7. Acceleration and Angular Rate Sensors

Abstract
Micromachined inertial sensors, consisting of acceleration and angular rate sensors are produced in large quantities mainly for automotive applications, where they are used to activate safety systems, including air bags, and to implement vehicle stability systems and electronic suspension. Besides these automotive applications accelerometers are used in many other applications where low cost and small size are important, e.g. in biomedical applications for activity monitoring and in consumer applications such as the active stabilization of camcorder pictures.
Miko Elwenspoek, Remco Wiegerink

8. Flow Sensors

Abstract
Flow sensing is very complex. There are two distinct reasons for the complexity: First, flow is a science by itself and second, there are many phenomena that can be exploited for flow sensing. The designer of flow sensors must have a basic understanding of hydrodynamics. Micro flow sensors described so far are based on thermal principles or on the measurement of pressure distributions and shear stress. Optical and acoustical possibilities have not yet been explored.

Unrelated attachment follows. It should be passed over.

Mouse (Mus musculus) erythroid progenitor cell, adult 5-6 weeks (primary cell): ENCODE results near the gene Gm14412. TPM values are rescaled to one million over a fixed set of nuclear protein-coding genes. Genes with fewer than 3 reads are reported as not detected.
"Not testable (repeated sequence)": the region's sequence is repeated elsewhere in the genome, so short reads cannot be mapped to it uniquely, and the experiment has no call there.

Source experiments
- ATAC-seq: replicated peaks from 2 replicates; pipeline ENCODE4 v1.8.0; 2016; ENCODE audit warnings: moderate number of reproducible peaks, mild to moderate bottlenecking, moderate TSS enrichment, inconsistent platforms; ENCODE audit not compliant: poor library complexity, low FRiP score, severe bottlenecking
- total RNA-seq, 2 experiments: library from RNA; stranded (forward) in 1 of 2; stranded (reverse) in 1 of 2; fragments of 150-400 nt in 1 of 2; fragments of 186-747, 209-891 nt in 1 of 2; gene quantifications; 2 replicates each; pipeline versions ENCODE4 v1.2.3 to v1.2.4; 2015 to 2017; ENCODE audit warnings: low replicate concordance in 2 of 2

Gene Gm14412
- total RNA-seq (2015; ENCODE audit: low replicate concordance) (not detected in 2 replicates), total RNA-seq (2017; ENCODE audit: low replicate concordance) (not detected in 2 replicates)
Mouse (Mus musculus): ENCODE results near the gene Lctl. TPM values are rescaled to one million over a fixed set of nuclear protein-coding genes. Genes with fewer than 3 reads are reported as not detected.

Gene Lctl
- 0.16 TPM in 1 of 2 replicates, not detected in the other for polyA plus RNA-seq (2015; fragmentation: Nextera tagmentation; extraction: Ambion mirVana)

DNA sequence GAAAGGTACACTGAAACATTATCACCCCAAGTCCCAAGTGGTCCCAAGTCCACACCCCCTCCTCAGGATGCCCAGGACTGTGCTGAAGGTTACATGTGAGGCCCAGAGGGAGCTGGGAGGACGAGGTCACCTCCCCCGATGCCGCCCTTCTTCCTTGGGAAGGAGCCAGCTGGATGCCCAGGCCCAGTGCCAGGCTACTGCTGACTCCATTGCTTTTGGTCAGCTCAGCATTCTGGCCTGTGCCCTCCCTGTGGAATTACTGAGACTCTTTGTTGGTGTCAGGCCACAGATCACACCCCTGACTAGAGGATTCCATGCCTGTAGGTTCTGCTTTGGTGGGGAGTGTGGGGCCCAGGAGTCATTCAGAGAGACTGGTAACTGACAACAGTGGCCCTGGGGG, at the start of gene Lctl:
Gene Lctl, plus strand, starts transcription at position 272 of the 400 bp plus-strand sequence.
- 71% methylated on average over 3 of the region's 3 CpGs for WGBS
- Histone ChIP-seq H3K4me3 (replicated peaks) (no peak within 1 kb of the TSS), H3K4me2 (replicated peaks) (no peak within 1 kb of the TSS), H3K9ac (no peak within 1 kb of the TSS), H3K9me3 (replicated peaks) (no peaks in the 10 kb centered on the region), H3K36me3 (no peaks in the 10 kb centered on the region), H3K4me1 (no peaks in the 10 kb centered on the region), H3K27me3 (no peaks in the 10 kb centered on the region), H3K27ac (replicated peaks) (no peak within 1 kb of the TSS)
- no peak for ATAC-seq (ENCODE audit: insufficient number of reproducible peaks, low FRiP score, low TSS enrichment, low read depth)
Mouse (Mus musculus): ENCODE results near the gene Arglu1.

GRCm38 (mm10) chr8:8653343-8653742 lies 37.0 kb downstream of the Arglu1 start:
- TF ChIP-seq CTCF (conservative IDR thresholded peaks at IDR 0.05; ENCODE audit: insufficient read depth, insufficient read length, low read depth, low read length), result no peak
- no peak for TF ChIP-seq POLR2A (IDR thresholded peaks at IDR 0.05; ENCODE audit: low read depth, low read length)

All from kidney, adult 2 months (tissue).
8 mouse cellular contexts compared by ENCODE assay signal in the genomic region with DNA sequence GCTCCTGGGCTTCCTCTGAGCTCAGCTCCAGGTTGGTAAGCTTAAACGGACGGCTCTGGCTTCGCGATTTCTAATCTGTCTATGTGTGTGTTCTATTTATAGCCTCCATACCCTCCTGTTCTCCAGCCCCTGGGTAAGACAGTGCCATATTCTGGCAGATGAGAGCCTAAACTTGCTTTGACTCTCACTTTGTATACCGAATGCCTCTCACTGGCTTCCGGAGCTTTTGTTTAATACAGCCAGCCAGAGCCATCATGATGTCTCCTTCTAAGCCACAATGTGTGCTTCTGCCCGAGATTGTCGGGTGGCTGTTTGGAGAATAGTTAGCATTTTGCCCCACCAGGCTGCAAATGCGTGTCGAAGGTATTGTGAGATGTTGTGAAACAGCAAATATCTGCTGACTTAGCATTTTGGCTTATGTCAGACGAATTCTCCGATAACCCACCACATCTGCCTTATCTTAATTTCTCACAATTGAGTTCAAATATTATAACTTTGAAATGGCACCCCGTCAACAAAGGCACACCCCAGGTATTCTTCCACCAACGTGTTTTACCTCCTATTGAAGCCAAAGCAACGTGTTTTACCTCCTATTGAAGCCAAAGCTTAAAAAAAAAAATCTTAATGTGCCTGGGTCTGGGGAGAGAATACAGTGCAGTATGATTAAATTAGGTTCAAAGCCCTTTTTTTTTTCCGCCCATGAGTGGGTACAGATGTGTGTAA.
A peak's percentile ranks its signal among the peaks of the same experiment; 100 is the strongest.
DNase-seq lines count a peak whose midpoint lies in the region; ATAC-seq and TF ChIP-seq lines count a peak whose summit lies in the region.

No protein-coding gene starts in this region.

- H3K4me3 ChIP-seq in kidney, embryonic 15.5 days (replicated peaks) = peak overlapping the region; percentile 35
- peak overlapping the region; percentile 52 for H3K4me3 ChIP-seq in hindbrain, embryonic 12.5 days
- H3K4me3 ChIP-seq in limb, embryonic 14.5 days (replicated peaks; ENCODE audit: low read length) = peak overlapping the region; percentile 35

Miko Elwenspoek, Remco Wiegerink

9. Resonant Sensors

Abstract
This chapter differs from the previous chapters in the sense that we will now discuss a class of sensors based on the operating principle of the sensor, i.e. resonant, and not on the measurand. In the previous chapters, resonant sensors have already been mentioned several times. This is not surprising as virtually every measurand can somehow be measured with a resonant sensor. In this chapter, we will present an overview of the operation and performance of resonating microsensors. A more complete discussion on the theory and applications of resonant sensors can be found in (Prak 1993) and (Wagner 1995). Other valuable papers discussing the operation of resonant sensors are (Tilmans 1992, Stemme 1991, Guckel 1990, Howe 1987). Resonant sensors are frequency output sensors and as such have several advantages: